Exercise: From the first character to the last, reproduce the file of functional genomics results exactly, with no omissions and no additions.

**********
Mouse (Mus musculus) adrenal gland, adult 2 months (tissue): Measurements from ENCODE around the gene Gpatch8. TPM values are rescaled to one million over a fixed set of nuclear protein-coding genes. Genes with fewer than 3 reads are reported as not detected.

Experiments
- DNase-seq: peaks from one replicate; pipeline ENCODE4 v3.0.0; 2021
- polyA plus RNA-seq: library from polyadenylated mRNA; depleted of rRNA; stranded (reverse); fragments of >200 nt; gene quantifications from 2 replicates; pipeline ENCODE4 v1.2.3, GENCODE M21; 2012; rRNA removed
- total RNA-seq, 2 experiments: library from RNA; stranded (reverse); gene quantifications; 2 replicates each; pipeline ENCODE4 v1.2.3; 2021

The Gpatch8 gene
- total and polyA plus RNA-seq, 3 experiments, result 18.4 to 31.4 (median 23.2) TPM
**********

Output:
Mouse (Mus musculus) adrenal gland, adult 2 months (tissue): Measurements from ENCODE around the gene Gpatch8. TPM values are rescaled to one million over a fixed set of nuclear protein-coding genes. Genes with fewer than 3 reads are reported as not detected.

Experiments
- DNase-seq: peaks from one replicate; pipeline ENCODE4 v3.0.0; 2021
- polyA plus RNA-seq: library from polyadenylated mRNA; depleted of rRNA; stranded (reverse); fragments of >200 nt; gene quantifications from 2 replicates; pipeline ENCODE4 v1.2.3, GENCODE M21; 2012; rRNA removed
- total RNA-seq, 2 experiments: library from RNA; stranded (reverse); gene quantifications; 2 replicates each; pipeline ENCODE4 v1.2.3; 2021

The Gpatch8 gene
- total and polyA plus RNA-seq, 3 experiments, result 18.4 to 31.4 (median 23.2) TPM